Sunday, December 04, 2011

The god Atheists don’t believe in…


During the recent Spring floods on the Mississippi River, when they blew the levy at Bird’s Point in Southeast Missouri, I read the comments about the event. One person, who claimed to be an atheist, wrote “What good does it do to pray to god? He is the one who sent the flood?” His point was that Christians are obviously confused about their science and theology.


That’s really bad science and, if possible, even worse theology. Anyone who understands weather knows God did not send the flood. It was a major weather event and many of us think it was made worse by human intervention—but why would we blame God for that? On the other hand and contrary to our atheist or agnostic commentor, praying for the people affected by the flood makes perfect sense for those of us who believe in the Creator God who showed his love to us in Christ Jesus and continues to show it with his loving care and companionship.


It seems to me that atheists reject the same false gods that we Christians don’t believe in either. If they knew the God we know, the One who created the heavens and the earth, and who came to earth as the Creator among his creation, in order to redeem us from the sin into which we have fallen, they would find it much easier to believe in Him. If God were like how most atheist and agnostics describe him, I wouldn’t believe in him either and I certainly wouldn’t love him.


The reason Jesus came was to help us know what God is really like. Many times the Old Testament concepts people had about God were a sort of mixture of paganism and primitive thought made firm and unyielding because those same people made them into laws, and tried to force their ideas on the people around them. It didn’t work then and it doesn’t work now—at least it doesn’t work to make the world a better place. But when Jesus came, we got an entirely different view of God.


Looking at Old Testament Israelites through the eyes of Jesus we can see that God’s original plan was for his people to save the world rather than conquer it, but they never seemed to understand. Jesus introduced radical new ideas like turning the other cheek and walking the second mile—ideas that were totally beyond human comprehension. If Jesus hadn’t come to demonstrate how they worked, we never would have understood them. Doing them is so much more difficult than talking about them. We needed someone, not just a teaching, but a person—Jesus, to show us how to live out such a new and different concept.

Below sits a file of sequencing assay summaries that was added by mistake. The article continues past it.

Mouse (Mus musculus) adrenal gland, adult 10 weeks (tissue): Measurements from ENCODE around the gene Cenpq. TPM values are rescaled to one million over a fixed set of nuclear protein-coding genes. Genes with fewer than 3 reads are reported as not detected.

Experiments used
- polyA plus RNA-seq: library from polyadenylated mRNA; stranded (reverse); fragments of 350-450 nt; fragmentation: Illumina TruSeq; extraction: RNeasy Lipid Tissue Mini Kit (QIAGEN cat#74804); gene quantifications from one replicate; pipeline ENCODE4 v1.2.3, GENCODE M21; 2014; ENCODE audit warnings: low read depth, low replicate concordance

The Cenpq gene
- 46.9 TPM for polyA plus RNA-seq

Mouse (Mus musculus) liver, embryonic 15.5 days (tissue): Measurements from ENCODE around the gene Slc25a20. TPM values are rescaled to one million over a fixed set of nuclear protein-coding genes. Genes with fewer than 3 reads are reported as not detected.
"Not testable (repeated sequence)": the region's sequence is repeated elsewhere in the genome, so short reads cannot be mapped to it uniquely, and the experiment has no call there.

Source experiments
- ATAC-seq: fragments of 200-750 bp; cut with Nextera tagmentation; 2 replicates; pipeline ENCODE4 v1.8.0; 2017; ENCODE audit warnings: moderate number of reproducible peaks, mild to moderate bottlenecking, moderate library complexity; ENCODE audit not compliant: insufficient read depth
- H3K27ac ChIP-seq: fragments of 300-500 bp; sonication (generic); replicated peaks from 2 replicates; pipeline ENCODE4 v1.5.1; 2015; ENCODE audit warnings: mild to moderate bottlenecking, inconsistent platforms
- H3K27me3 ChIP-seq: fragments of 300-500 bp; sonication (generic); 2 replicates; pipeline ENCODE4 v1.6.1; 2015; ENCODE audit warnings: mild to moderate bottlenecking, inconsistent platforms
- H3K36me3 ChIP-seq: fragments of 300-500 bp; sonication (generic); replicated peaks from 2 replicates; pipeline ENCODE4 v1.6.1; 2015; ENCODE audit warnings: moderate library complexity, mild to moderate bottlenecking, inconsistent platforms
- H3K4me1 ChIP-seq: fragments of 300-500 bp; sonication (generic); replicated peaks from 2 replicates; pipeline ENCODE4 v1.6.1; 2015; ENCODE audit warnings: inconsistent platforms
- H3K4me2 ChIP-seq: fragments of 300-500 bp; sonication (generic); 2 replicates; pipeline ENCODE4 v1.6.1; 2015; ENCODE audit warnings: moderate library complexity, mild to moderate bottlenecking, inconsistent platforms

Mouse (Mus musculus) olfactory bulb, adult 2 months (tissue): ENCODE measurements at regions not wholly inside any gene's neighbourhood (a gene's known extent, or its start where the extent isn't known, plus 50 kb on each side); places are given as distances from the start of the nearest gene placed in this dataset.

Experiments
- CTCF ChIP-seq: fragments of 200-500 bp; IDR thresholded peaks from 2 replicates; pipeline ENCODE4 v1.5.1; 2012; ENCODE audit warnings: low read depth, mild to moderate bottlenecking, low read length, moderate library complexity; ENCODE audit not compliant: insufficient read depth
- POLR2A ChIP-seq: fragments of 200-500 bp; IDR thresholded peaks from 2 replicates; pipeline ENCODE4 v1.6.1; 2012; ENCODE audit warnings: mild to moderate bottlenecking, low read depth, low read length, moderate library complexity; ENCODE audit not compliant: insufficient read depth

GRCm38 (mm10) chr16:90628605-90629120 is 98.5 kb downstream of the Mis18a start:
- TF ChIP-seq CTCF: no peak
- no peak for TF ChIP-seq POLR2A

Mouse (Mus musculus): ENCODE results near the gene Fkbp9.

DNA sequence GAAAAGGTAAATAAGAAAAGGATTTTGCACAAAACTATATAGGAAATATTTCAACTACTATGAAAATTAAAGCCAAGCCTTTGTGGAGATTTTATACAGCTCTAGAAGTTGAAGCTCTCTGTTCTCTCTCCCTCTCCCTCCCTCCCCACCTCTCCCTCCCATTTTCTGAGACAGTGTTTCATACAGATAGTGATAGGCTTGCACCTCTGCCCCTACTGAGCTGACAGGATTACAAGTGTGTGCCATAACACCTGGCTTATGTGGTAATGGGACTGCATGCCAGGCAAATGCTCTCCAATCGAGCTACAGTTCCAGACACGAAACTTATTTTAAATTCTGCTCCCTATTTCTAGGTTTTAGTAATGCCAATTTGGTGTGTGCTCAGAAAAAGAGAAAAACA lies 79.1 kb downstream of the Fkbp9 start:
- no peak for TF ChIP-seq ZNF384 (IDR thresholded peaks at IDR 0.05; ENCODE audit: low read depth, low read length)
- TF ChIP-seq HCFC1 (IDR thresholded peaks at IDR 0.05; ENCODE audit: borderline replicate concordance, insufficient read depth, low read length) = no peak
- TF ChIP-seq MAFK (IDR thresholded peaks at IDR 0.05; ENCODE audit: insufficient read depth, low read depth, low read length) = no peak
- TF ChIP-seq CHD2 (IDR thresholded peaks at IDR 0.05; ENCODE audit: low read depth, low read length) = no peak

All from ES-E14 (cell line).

Our task as the people of God is to be Jesus to the people we meet who have never met him. We need to turn the other cheek and walk the second mile and find all sorts of ways to show people that we value them. When they grasp the fact that we really do care, we have opened the doorway of their hearts to know God, the source of all such unconditional love. We know from the Word of God that God is love. It is the nature of his being. He loves everyone, everywhere and he loves this beautiful world and universe he created. His goal is not to cast us into a devil’s hell, but to redeem us from Satan’s entrapment. He is on our side! He wants to help! That’s what Jesus came to teach us, but even the teachings of Jesus are not enough for many people—they need someone to show them how such ideas work in the everyday stress of life.

Our job is to surrender our bodies to the Spirit of God so he can reveal his unconditional love in as many ways as possible to a world of people who cannot even comprehend a God like that. However, if they can see Jesus in us, they will see God in him and by thus working together with God we can help him transform the world into a place where the unconditional love of God is shared openly across cultures and beyond human barriers, breaking down walls that divide us and helping all people on earth to live together as loving and beloved siblings in the marvelous family of God!

I'm Rick Blumenberg . . . and that's My View from Tanner Creek.

1 comment:

John said...

"Our task as the people of God is to be Jesus to the people we meet who have never met him."

I think this is often times lost on many Christians.